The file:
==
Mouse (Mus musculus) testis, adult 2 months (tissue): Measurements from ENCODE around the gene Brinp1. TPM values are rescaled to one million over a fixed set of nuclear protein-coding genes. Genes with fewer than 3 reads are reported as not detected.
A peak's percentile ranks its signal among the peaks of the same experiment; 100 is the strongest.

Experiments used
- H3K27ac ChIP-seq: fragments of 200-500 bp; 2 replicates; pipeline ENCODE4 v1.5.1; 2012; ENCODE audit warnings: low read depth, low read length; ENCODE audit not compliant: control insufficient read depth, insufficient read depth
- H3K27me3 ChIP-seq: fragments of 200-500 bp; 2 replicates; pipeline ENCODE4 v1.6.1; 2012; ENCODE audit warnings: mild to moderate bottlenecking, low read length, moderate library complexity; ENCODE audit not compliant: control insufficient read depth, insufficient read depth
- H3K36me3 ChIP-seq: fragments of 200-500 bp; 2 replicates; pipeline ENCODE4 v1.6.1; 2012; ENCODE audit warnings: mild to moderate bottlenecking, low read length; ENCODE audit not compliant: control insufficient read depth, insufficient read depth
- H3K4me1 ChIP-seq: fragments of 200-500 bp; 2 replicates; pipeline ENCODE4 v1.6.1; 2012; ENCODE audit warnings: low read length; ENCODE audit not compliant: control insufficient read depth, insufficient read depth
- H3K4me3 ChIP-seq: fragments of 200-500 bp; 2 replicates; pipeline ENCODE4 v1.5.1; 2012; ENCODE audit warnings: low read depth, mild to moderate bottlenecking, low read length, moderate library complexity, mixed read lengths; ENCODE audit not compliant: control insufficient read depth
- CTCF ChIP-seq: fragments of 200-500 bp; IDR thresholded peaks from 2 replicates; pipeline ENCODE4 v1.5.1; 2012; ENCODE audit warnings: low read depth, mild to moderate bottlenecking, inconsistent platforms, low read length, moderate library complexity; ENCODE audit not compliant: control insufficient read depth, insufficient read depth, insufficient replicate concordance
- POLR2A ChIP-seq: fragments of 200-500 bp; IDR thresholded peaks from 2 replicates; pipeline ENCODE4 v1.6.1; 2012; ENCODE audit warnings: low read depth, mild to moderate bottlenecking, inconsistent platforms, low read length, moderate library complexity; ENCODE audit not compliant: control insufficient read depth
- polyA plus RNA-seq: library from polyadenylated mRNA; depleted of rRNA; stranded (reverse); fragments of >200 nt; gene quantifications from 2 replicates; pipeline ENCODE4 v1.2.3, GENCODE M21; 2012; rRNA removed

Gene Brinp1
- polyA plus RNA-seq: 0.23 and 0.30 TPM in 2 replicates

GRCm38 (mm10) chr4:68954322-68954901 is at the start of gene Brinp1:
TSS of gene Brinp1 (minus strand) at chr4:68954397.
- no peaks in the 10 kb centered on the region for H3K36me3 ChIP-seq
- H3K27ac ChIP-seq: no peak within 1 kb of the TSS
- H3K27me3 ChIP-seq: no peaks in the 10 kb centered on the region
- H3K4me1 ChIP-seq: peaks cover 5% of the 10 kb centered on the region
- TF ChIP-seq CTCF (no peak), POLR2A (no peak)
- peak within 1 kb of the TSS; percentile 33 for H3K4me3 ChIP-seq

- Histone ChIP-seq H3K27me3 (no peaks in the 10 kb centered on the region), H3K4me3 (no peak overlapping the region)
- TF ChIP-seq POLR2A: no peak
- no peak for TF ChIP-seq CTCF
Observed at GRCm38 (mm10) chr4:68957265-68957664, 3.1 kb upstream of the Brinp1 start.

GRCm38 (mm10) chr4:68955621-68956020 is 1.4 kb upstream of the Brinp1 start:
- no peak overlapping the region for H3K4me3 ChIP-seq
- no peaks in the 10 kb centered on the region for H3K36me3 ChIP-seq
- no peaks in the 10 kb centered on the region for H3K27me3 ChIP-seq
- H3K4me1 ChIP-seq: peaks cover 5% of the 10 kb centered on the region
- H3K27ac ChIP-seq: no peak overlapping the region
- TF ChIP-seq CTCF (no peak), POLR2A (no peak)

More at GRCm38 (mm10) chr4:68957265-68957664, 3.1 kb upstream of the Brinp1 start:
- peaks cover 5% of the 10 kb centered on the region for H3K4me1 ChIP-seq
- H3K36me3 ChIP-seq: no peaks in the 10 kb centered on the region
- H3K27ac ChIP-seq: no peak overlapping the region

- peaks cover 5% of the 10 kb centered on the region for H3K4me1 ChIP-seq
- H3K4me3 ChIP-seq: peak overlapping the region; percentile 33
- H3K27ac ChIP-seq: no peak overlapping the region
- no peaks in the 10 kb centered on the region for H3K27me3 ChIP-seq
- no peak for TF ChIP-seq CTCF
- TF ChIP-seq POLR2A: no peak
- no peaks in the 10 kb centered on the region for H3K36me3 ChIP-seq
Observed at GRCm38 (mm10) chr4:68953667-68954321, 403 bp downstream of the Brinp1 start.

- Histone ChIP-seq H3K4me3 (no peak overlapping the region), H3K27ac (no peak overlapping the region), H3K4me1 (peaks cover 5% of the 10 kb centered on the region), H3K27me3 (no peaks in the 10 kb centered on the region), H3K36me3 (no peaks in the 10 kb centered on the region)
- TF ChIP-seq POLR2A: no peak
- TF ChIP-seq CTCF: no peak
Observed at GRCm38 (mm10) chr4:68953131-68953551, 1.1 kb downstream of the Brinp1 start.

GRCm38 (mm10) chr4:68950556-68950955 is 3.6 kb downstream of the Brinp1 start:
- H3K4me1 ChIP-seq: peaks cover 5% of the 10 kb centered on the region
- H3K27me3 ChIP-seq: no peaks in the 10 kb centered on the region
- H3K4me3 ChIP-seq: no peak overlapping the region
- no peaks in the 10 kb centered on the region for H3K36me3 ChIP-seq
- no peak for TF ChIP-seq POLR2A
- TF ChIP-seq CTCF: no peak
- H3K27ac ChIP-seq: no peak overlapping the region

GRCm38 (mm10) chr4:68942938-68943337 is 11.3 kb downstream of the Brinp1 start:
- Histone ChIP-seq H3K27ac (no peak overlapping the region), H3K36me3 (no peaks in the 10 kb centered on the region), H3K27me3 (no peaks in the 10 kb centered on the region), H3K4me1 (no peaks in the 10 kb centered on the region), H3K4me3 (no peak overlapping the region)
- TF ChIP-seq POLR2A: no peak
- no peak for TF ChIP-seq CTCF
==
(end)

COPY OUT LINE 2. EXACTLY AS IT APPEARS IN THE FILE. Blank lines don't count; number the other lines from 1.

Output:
A peak's percentile ranks its signal among the peaks of the same experiment; 100 is the strongest.